Lessons I have learned from an old grey thoroughbred in the mountains

During my travels and work, I’ve met, ridden and trained hundreds of horses around the world. In this blog series I will go through some of the most impactful experiences I’ve had and lessons I’ve learned from the horses I’ve had the pleasure of working with. This blog is about Shadow, a beautiful, old, grey gelding that I guided trails on for months through the Drakensberg mountains in South Africa. 

  1. Lessons I have learned from horses around the world
  2. Lessons I have learned from a little blue roan horse in South Africa
  3. Lessons I have learned from a Criollo horse for beginners in Mexico

Sometimes you just can’t figure out why you love a particular horse

I am not necessarily fond of grey horses, don’t normally choose an old horse to ride, and most certainly am not a fan of geldings at all. Shadow is everything I would never look for in a horse, but he is very solidly in my top three horses on the entire planet. Sometimes you just don't understand why you have such an overwhelming love for a horse that on paper doesn’t really match. I can’t tell you why I love him so much, I seriously have no idea. He wasn’t particularly well trained when I first rode him either, so that can’t be it. The first time I rode him I actually was a bit nervous as he completely ran through the bit and had almost no brakes at all. I don’t quickly get nervous, but I do when a horse has a hard mouth.

Horse riding in the Drakensberg of South Africa

What I do know about Shadow is that when I see him I immediately tear up out of love for him, and I feel completely at home when I ride him. After that first ride I already fell in love with him, and like I said, that wasn’t because he was so easy to ride. Shadow really taught me that sometimes you just click with a horse on a level that we can’t quite understand, and he really is my soulmate. Shadow also happens to be best friends with one of the other horses in my top three horses around the world, Pigeon.

Horses in the Drakensberg mountains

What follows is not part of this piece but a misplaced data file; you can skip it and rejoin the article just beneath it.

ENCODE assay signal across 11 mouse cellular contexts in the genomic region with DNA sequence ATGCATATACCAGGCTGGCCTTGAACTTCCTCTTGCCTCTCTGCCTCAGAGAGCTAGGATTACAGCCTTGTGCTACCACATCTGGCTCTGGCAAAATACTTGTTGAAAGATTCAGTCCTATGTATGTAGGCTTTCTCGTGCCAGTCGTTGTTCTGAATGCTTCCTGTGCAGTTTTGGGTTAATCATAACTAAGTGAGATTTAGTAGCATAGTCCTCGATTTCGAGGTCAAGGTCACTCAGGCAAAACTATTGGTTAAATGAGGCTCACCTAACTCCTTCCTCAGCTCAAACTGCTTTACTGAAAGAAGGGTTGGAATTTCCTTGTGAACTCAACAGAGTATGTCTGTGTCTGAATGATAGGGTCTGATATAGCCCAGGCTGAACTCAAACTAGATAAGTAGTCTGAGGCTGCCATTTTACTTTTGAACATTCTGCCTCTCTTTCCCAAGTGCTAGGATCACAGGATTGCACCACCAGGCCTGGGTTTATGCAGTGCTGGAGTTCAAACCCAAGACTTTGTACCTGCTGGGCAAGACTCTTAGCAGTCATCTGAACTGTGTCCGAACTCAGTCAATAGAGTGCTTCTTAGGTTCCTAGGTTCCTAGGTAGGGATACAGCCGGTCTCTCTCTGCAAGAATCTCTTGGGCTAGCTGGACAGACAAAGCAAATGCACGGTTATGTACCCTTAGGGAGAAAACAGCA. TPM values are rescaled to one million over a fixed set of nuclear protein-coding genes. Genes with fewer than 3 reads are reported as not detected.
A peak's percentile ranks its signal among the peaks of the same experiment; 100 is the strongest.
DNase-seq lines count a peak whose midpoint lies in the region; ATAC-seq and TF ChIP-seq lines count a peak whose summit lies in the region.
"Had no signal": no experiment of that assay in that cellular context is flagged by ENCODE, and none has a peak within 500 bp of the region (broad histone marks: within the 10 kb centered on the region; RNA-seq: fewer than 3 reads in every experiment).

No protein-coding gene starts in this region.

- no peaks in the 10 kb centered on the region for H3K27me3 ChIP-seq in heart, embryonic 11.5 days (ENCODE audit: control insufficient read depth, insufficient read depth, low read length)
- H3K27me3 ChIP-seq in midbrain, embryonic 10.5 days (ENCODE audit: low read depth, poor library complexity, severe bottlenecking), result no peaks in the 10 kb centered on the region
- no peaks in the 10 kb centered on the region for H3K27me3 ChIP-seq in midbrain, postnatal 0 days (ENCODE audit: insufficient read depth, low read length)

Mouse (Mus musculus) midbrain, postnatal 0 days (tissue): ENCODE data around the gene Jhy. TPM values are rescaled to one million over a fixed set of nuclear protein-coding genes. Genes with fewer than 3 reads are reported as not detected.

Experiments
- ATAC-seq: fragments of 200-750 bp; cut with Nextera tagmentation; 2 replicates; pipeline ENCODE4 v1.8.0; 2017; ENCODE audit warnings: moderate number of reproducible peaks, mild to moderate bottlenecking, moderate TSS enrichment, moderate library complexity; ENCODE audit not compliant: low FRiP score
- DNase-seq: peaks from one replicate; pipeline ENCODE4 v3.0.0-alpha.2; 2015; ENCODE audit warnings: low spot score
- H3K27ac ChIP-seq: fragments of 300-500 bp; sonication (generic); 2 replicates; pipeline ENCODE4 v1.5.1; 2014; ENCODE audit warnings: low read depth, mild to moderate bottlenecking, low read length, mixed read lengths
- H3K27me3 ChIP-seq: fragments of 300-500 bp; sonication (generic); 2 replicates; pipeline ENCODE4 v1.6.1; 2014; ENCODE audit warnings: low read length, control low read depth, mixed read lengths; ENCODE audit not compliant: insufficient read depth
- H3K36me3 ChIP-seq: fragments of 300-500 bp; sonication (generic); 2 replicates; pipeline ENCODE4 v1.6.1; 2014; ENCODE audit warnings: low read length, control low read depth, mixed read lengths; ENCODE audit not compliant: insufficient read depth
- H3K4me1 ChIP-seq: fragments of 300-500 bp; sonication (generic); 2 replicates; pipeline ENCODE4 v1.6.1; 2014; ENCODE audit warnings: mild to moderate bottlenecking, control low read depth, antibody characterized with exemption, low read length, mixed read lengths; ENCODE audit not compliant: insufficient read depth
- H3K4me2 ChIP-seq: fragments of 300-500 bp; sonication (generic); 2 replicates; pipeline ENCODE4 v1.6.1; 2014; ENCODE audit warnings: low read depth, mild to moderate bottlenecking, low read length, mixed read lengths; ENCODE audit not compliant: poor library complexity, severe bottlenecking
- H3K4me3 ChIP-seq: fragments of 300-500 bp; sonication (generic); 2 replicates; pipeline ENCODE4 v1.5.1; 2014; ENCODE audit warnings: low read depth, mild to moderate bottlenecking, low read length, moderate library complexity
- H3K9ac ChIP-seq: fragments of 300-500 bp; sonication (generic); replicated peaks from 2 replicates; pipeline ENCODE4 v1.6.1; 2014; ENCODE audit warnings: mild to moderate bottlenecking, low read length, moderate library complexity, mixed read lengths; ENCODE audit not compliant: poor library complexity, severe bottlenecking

Freedom for horse and rider 

As I said before, Shadow wasn’t great to ride in the beginning, but we were trail riding in large open spaces so I had the chance to give him a lot of freedom safely. I could let go of the reins and he could run around without encountering any dangerous objects, as it was all grass. Shadow quickly relaxed when he realised he had a lot of freedom, and it made me feel really happy to just let my horse do what he loved to do no matter what. Over the years, Shadow has really calmed down, and is now the excellent trail riding horse and guide horse, and I trust him with my life. He’s dominant and never lets anyone overtake, which is perfect for beginner groups that get a little bit cocky and want to gallop past you. He patiently waits for me as I open and close gates on the trail, and as soon as I get on he blasts off again. Shadow taught me that not every horse needs to be trained traditionally to become a well behaved, happy and safe trail riding companion. I can honestly tell you I haven’t actually trained Shadow at all. We just hang out and do lots of things together, and he picks up on my feel immediately with everything. This freedom in training, or actually our lack of training made me rethink a lot of the ways that I used to work with horses, and I incorporated a lot of this into my new training methods and ways of connecting with horses. I also write about my dear Shadow in my ebook, in which I tell you about how he has helped me through some of the toughest times in my life. He can always read me perfectly, and when we go on solo trail rides I always let him choose the routes. When I am feeling upset, he takes me to beautiful places. When I feel the need for speed, he takes me to long stretches of dirt road for some full speed gallops. He reads me like no other horse can, and a combination of complete freedom and unconditional love makes Shadow a really unique horse and my perfect companion.

Horse riding in the Drakensberg of South Africa
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